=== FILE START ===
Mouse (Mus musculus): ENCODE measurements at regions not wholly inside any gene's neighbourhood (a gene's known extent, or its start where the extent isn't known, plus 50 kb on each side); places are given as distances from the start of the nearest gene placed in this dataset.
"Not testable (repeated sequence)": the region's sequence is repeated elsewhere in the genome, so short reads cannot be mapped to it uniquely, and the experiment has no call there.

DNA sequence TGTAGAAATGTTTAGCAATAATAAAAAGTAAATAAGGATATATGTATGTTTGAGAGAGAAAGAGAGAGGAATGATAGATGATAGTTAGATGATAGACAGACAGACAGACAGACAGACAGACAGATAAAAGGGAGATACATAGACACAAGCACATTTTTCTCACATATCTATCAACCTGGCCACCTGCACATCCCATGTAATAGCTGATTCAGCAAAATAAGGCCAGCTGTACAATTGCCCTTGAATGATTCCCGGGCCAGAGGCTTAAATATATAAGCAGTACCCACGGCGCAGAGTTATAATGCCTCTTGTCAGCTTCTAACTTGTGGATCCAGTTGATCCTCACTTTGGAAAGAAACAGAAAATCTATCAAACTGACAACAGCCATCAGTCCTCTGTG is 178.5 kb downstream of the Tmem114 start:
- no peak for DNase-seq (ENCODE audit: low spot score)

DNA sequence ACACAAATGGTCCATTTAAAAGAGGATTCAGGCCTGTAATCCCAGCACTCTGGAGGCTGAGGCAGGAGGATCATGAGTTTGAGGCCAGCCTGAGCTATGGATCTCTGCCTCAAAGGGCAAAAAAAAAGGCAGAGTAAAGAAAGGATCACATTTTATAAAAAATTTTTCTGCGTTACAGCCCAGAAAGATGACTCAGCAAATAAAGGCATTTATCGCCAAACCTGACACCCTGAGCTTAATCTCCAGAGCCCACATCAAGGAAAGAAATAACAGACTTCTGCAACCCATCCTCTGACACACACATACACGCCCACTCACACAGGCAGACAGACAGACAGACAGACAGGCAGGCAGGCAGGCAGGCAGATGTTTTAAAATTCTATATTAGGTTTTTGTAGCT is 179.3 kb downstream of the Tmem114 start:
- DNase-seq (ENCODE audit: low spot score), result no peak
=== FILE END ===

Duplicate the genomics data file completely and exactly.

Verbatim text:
Mouse (Mus musculus): ENCODE measurements at regions not wholly inside any gene's neighbourhood (a gene's known extent, or its start where the extent isn't known, plus 50 kb on each side); places are given as distances from the start of the nearest gene placed in this dataset.
"Not testable (repeated sequence)": the region's sequence is repeated elsewhere in the genome, so short reads cannot be mapped to it uniquely, and the experiment has no call there.

DNA sequence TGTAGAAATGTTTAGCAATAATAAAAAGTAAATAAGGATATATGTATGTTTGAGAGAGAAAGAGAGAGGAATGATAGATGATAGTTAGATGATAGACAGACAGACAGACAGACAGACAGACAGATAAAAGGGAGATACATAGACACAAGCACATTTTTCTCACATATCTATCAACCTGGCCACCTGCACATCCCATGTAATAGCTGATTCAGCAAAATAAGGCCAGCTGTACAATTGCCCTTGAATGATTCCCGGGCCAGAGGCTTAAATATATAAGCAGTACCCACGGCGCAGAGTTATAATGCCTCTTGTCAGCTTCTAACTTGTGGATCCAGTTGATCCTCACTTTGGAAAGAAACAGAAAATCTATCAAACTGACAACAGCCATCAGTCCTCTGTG is 178.5 kb downstream of the Tmem114 start:
- no peak for DNase-seq (ENCODE audit: low spot score)

DNA sequence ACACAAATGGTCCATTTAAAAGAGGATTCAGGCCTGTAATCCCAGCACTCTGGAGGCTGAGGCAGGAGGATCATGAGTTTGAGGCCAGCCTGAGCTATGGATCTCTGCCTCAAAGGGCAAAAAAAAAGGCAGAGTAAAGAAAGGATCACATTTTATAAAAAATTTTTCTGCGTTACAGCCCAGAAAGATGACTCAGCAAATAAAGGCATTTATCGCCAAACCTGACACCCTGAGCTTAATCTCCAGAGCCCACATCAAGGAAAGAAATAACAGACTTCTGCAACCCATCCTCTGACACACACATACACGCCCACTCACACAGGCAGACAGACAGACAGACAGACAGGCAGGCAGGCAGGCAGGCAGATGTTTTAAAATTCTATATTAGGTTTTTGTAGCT is 179.3 kb downstream of the Tmem114 start:
- DNase-seq (ENCODE audit: low spot score), result no peak